“My definition of magic is that it’s art”
Boston’s Joe Ledoux goes by many titles: magician, skateboarder, animator, and most recently, author, but he resonates most with a cool all-encompassing designation.
“I call myself a magical artist because when I first started doing magic, I did it as entertainment and I was really unhappy,” Ledoux said. “I remember thinking, If I’m unhappy performing as an entertainer, then what’s the point in doing it?”
Instead of performing for the entertainment of others, Ledoux focused on himself and began to “follow the path of an artist.” He attended the McBride Magic and Mystery School of Las Vegas and found his mentor, world-renowned magician Jeff McBride.
“When a student is ready, a teacher appears,” said Ledoux. Asked about the school, Ledoux said the members are “sworn to secrecy,” but still explained his path to magical artistry.
During his time with McBride, Ledoux learned that the magician believed in real magic and wizards, declaring that “a magician that doesn’t believe in magic is like a doctor who doesn’t believe in medicine.”
“I had a hard time believing in it because a lot of people seemed like frauds or con artists,” Ledoux said. However, he drew on his experience with drawing, animating, skateboarding, and storytelling, and formed his own interpretation of magic.
“My definition of magic is that it’s art,” he said. “I realized that in theater, when Peter Pan is flying, you know it’s a trick, but you still have an authentic connection to the art.”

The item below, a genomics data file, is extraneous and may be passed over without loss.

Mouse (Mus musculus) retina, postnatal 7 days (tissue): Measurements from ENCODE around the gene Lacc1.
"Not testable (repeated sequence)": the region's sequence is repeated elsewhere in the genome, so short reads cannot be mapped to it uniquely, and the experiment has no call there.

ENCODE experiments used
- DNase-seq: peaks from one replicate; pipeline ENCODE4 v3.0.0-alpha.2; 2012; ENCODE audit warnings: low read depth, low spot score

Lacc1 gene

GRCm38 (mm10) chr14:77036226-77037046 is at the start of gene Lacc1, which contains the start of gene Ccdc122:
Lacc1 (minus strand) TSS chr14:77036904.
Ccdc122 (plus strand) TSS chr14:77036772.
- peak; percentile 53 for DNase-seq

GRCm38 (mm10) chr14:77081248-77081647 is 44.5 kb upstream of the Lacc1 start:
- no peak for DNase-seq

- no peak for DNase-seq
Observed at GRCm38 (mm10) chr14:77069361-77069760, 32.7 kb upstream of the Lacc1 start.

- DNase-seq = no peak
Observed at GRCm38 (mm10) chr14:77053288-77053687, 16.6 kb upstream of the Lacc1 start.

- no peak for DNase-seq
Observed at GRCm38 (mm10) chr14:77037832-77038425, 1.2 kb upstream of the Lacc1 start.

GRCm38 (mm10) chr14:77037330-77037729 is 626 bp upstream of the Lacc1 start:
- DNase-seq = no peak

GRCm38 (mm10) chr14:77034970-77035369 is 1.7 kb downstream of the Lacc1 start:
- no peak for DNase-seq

Essentially, Ledoux believes that the “real” magic in the world that McBride swears by is found in all forms of art. For example, Ledoux believes that “a piece of poetry can function as a magical spell and the act of spell-casting or writing your goals down every day can change your life.”
Drawing from his inspirations, Ledoux set out to compile the best advice from his mentors in his new book, Muchachi’s Book of Wisdom for Artists. The work is a series of questions and answers from Ledoux to his magic mentor Jeff McBride, musician Daniel Brummel, artist Raymond Pettibon, and professional skateboarder Abe Dubin. In between Q&A sections, Ledoux’s comic character, Muchachi, appears in fantastical illustrations to complement the artistic advice.
Muchachi is a character designed after a toy bear in Ledoux’s childhood, with inspiration from the Kool-Aid Man.
“I was a punk and I liked his angry eyebrows while he smiled,” Ledoux explained.
Muchachi is often seen mirroring Ledoux’s life, in the literal as well as the metaphorical sense.
“Over the years of drawing him, he changed,” Ledoux recalled. “There was a point where I realized he was me.”
Despite Muchachi’s toy-like appearance, Ledoux says his comics aren’t for children. For Ledoux, having a character that models his life and experiences allows him to make art out of the pain, happiness, and mundanity of everyday life. Instead of constraining himself to cater towards entertaining children, Ledoux chose to make “completely free and honest” artwork “without a filter.”
The author explained that while he’s still young and has much to learn, he felt as if the wisdom from those he looked up to could inspire other artists to stay focused and creative. Most importantly, he encourages aspiring creatives to follow their personal passions.
“If you make something you love,” Ledoux said, “it finds its audience.”